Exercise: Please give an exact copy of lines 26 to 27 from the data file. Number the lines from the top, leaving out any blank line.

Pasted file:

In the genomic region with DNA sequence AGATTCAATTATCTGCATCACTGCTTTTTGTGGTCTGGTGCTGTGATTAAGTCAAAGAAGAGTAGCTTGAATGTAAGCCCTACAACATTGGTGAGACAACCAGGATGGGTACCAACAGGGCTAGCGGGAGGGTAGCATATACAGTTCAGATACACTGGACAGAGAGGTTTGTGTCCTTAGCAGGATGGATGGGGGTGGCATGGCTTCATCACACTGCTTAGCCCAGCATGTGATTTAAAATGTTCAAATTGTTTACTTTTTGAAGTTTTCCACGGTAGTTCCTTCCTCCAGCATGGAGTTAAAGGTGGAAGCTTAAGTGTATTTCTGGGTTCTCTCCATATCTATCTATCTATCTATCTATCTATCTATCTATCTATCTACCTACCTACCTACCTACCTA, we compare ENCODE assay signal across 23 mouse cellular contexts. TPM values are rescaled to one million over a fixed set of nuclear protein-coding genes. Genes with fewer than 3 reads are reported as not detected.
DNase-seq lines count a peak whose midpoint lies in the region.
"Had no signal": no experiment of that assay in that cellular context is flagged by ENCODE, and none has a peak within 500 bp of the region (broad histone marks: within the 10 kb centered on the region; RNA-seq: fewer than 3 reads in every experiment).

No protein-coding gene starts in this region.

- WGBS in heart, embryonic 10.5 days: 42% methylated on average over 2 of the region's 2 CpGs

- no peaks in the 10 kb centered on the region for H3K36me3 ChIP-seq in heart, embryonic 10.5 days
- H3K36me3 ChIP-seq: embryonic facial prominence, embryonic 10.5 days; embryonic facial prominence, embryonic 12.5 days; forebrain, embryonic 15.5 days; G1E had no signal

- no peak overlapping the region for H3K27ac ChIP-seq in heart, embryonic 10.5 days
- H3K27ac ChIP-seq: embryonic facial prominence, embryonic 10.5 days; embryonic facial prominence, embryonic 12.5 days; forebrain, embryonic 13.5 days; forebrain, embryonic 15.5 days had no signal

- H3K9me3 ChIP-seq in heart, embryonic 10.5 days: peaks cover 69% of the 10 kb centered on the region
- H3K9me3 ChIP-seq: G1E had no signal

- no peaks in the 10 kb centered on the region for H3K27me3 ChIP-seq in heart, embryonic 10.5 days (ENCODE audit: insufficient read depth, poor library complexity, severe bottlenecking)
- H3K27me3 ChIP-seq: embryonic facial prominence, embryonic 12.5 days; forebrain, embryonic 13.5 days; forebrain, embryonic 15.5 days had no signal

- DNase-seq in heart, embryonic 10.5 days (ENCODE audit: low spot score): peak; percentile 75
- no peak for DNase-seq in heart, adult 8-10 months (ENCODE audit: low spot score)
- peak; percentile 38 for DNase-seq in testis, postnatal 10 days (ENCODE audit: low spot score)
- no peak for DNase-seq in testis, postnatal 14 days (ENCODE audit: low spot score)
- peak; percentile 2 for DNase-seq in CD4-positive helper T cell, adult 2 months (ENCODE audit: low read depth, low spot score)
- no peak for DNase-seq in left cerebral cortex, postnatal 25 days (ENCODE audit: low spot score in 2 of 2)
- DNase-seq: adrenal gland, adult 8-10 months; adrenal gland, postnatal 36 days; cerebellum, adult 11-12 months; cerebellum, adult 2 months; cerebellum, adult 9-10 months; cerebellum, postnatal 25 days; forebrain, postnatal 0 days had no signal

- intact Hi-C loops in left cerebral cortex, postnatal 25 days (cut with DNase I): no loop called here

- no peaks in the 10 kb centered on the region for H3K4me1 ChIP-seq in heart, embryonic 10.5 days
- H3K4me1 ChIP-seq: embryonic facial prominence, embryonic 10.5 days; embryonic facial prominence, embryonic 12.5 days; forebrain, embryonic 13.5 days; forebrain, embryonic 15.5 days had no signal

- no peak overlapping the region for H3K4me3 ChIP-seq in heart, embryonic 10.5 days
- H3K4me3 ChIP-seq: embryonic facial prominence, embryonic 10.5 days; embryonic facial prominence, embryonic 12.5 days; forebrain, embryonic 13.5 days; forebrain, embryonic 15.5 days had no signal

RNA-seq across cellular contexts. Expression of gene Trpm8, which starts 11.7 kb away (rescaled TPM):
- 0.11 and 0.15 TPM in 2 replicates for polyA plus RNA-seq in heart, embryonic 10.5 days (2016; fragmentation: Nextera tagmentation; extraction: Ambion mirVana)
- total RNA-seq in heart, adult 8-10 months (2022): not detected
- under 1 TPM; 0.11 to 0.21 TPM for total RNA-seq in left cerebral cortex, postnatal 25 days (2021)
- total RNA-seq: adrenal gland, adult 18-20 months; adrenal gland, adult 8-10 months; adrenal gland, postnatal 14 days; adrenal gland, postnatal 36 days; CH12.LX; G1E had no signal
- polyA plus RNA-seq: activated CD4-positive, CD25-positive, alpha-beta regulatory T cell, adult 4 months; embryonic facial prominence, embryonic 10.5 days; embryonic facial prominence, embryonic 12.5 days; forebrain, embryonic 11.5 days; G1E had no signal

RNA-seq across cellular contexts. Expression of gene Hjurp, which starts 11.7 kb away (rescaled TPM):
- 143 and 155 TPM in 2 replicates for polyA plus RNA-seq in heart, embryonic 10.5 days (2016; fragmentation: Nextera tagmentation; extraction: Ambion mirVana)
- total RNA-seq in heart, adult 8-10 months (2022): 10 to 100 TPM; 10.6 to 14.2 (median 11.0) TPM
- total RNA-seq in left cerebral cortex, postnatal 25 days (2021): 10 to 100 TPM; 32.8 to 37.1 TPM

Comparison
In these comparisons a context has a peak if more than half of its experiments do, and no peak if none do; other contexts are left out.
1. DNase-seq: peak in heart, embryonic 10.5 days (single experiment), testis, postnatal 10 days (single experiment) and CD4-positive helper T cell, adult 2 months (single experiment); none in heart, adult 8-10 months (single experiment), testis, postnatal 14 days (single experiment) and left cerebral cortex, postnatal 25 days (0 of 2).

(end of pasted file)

RNA-seq across cellular contexts. Expression of gene Trpm8, which starts 11.7 kb away (rescaled TPM):
- 0.11 and 0.15 TPM in 2 replicates for polyA plus RNA-seq in heart, embryonic 10.5 days (2016; fragmentation: Nextera tagmentation; extraction: Ambion mirVana)